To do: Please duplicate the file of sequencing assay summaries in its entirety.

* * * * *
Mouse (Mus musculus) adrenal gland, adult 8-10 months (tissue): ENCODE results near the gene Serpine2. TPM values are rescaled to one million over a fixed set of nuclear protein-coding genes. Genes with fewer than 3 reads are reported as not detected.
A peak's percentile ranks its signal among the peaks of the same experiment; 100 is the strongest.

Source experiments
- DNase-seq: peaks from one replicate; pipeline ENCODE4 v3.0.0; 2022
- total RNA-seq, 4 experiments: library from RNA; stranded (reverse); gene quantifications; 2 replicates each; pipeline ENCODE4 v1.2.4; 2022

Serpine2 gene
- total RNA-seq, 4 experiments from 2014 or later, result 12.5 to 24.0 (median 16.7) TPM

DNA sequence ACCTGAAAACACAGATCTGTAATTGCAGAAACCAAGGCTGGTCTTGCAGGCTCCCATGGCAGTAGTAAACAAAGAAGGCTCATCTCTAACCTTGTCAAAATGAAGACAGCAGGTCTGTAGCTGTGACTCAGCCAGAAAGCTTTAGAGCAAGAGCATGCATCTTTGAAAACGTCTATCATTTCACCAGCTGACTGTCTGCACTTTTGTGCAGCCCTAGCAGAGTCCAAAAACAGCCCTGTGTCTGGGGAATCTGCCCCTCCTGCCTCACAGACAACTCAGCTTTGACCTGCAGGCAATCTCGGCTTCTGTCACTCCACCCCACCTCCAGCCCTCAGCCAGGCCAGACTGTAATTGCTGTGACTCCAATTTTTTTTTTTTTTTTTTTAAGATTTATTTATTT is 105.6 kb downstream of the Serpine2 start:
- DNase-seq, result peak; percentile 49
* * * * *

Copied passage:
Mouse (Mus musculus) adrenal gland, adult 8-10 months (tissue): ENCODE results near the gene Serpine2. TPM values are rescaled to one million over a fixed set of nuclear protein-coding genes. Genes with fewer than 3 reads are reported as not detected.
A peak's percentile ranks its signal among the peaks of the same experiment; 100 is the strongest.

Source experiments
- DNase-seq: peaks from one replicate; pipeline ENCODE4 v3.0.0; 2022
- total RNA-seq, 4 experiments: library from RNA; stranded (reverse); gene quantifications; 2 replicates each; pipeline ENCODE4 v1.2.4; 2022

Serpine2 gene
- total RNA-seq, 4 experiments from 2014 or later, result 12.5 to 24.0 (median 16.7) TPM

DNA sequence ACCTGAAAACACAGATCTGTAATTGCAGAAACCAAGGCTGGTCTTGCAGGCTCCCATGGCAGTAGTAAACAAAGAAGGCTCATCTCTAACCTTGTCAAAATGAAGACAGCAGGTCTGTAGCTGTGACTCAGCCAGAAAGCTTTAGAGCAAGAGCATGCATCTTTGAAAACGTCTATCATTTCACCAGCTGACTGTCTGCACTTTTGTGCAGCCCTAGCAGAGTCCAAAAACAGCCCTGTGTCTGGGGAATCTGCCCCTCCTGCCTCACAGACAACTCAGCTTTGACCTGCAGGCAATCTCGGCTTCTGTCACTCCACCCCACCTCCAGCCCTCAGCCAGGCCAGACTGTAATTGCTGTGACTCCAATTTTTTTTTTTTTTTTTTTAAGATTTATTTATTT is 105.6 kb downstream of the Serpine2 start:
- DNase-seq, result peak; percentile 49